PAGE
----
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Anne Garrels


Two veteran combat correspondents, including Anne Garrels of Norfolk, will reflect on their experiences and the effects of war in an innovative program, Between War & Here that is starting a limited East Coast tour this weekend.

The program combines poems/postcards composed by Carolyn Surrick and performed by former National Public Radio correspondents Anne Garrels and Neal Conan, with music performed by the Ensemble Galilei which plays Irish and Scottish airs and dance tunes, early and medieval music, and original compositions.

“It's an unusual project for me but I was lured into it because the text and music are so extraordinary,” said Garrels, who said that Surrick’s words are often “searing” and sometimes funny.

She and Conan have added essays of their own. “It's a way to remind people of the cost of our all-too-often hidden wars,” she said.

Garrels, who lives in Norfolk, said she was approached by the creators because they were looking for a woman who had experienced war, “who could get it.” The veteran correspondent, a Russian expert, served as the Moscow bureau chief for ABC and as Central American bureau chief from 1984 to 1988 before joining NPR in 1988. She has covered conflicts around the world, including El Salvador, Chechnya, Bosnia, Kosovo, Afghanistan, Pakistan, Israel and Iraq.

“When they called, I said, ‘I hope you don’t think I can sing!’” she related. But she felt compelled to join the project because she found the melding of words and music “riveting.”

She explained that the idea began germinating after the death of two of Surrick’s friends in Afghanistan. “She decided she had to do something,” Garrels reported. “That something turned into playing for wounded vets at Walter Reed Veterans Hospital outside Washington ever Friday for seven years. She plays the viola da gamba which you would not think of as the kind of instrument to rock a bunch of young vets but, apart from being an amazing musician, she is extraordinary. Her music is so compelling. Sometimes she would teach someone how to bow and sometimes (the vets) were musicians and they would play together. Only Carolyn could say with pride, ‘I put them to sleep.’”

The experience led to a 2011 book by Surrick, between war and here—short poems that describe some of the wounded warriors she had met during her visits—and later still to a modest theatrical production in Maine.

Believing she could expand on that performance, she approached Garrels and Conan, a 36-year veteran of NPR who was captured by enemy combatants and held for several days during the First Gulf War.

Both readers bring their own experiences of war to the performance. Conan suffered severe PTSD following his captivity and Garrels acknowledges that she stayed in Iraq too long. One of only two women among 16 American journalists at Baghdad’s Palestine Hotel, she lived with the constant fear of being killed or taken hostage.

“Neal suffered PTSD and he talks about it in the program in a deliciously Neal way,” she said. “And I certainly had issues. I stayed too long. I was as arrogant and ignorant about myself as the administration was (about the invasion). I was there for eight years and I was pretty fried. In our essays, we add a little perspective.”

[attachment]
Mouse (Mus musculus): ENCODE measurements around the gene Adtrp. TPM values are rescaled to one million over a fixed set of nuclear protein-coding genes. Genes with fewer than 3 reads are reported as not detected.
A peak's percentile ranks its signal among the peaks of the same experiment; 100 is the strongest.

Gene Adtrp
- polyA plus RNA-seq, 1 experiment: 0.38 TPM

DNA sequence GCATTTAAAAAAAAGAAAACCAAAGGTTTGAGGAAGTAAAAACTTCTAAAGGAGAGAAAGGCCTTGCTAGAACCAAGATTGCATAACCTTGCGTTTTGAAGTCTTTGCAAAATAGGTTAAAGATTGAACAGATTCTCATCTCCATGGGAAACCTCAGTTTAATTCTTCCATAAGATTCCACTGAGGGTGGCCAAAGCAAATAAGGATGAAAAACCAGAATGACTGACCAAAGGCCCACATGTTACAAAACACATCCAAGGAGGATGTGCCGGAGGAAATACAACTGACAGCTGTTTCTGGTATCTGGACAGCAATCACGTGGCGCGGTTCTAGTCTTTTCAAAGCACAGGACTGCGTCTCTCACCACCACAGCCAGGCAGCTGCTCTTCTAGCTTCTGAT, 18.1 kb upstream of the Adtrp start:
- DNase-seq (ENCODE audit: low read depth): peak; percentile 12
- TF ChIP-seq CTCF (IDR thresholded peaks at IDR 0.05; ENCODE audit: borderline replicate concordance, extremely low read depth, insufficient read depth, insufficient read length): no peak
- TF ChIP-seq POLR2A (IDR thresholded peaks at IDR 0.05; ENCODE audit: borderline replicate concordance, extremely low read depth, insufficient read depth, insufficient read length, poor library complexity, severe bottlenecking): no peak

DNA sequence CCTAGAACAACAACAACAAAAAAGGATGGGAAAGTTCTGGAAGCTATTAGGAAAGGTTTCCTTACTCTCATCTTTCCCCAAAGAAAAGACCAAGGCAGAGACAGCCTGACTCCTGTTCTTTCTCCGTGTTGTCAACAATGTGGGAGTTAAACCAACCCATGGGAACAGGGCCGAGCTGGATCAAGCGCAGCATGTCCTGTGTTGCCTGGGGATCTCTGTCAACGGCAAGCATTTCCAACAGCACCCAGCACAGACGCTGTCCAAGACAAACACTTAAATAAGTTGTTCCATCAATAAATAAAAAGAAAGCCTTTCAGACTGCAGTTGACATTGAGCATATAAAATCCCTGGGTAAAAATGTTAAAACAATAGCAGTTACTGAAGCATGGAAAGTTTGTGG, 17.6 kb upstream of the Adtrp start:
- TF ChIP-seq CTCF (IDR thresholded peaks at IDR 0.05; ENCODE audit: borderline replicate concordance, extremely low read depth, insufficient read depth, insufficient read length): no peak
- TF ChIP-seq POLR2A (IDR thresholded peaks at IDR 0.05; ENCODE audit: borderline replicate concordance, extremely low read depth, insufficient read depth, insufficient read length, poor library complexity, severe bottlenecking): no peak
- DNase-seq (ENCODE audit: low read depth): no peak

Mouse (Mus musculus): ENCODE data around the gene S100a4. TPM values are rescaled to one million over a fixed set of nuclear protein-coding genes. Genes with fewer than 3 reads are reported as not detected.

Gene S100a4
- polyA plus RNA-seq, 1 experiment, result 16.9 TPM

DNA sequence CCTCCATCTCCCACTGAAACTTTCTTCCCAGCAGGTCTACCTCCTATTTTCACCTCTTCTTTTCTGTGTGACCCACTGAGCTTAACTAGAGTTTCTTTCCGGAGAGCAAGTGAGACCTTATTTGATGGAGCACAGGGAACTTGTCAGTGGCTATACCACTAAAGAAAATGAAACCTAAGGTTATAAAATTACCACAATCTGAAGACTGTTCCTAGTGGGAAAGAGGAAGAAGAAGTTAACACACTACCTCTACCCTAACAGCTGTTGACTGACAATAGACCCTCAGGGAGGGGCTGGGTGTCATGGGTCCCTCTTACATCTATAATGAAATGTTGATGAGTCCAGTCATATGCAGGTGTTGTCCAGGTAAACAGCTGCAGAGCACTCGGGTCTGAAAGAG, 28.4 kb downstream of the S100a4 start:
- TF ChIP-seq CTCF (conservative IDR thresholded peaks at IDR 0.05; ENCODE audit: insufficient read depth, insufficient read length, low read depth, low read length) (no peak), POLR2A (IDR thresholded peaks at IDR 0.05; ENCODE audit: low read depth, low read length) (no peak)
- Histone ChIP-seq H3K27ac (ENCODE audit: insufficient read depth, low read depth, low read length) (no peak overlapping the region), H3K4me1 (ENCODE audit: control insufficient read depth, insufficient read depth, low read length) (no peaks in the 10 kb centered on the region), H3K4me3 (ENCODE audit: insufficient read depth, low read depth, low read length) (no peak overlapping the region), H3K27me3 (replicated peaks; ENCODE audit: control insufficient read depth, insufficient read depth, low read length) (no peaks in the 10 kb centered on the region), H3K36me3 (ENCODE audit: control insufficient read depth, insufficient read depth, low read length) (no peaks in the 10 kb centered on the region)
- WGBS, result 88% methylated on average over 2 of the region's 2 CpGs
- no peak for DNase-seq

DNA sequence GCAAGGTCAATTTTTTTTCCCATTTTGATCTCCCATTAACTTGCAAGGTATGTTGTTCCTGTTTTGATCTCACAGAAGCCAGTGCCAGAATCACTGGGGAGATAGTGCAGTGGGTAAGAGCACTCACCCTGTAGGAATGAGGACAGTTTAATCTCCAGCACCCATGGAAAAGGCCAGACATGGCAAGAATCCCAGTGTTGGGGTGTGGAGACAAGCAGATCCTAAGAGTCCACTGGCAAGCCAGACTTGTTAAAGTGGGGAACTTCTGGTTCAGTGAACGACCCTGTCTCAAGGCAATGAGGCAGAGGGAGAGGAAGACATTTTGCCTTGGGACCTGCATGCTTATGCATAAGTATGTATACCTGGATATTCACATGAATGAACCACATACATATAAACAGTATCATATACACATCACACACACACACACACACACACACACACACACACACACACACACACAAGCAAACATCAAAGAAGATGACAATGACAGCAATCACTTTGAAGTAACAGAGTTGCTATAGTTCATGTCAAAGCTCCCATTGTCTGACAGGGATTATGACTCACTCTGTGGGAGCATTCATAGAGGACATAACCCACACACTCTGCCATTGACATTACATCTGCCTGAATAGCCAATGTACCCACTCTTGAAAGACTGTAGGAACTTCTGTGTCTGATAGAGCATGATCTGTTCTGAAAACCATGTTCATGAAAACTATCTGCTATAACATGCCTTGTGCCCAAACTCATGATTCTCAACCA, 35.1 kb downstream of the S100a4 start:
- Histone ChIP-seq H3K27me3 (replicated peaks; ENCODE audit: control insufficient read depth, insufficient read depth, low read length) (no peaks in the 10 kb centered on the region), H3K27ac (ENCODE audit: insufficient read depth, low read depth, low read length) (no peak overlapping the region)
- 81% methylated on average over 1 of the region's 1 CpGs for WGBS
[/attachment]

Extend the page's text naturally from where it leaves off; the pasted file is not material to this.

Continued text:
Garrels said she never intended to be a war correspondent. “I got into it by mistake,” she said. “I started with the very Cold War in Russia. Then I was expelled in 1982 and ended up in El Salvador and Nicaragua. But being a correspondent then was not like now. There was no social media and they needed us to get the news out. We wore t-shirts saying, ‘Don’t Shoot, I am a journalist’ and it was not so dangerous—not like now.”

After covering conflicts in the ’91 Gulf War and the Balkans, she was eager to return to Russia and to take a break from war. “I was passionately interested in Russia but I no sooner got there than the Chechen war started. When I left Russia after covering that brutal, devastating war, I though a had a great gig for NPR covering water issues and the fate of the Left in Latin America—but then we had 9/11 and I was in Afghanistan, Pakistan and spent eight years in Iraq.”

Garrels said she stayed during all the bombing in Iraq. “When they were bombing it was quite safe because we knew the targets,” she related. “When the troops came in, from very minute they arrived, it was clear they didn’t know what they were doing. It got worse and worse and worse. I stayed because I couldn’t believe how bad it was.”

Through it all, she was sustained by her “incredibly supportive” husband, J. Vinton Lawrence. She would be in the field for months at a stretch and then spend months at home. “It worked for us. I finally retired in 2011 and then was home all the time.”

She was home, but still busy, working on writing the book, Putin Country: A Journey into the Real Russia.

“Between War and Here is not political,” she said. “It doesn’t get into what went wrong, but it does remind people of the cost of these wars. We don’t have a draft and most people don’t know anyone in the war.”

Performances of Between War and Here begin in Baltimore and Philadelphia before coming to Norfolk Congregational Church April 3rd at7 PM and Infinity Hall in Hartford April 4th at 8PM. The tour ends in Washington, D.C. and Cambridge MA. Norfolk tickets are $20 for adults; $15 for seniors and students, and $10 for military personnel, active. and veteran. In Norfolk, tickets are available at the link below and at the door. In Hartford the performance is free. All proceeds benefit the Special Operations Warrior Foundation.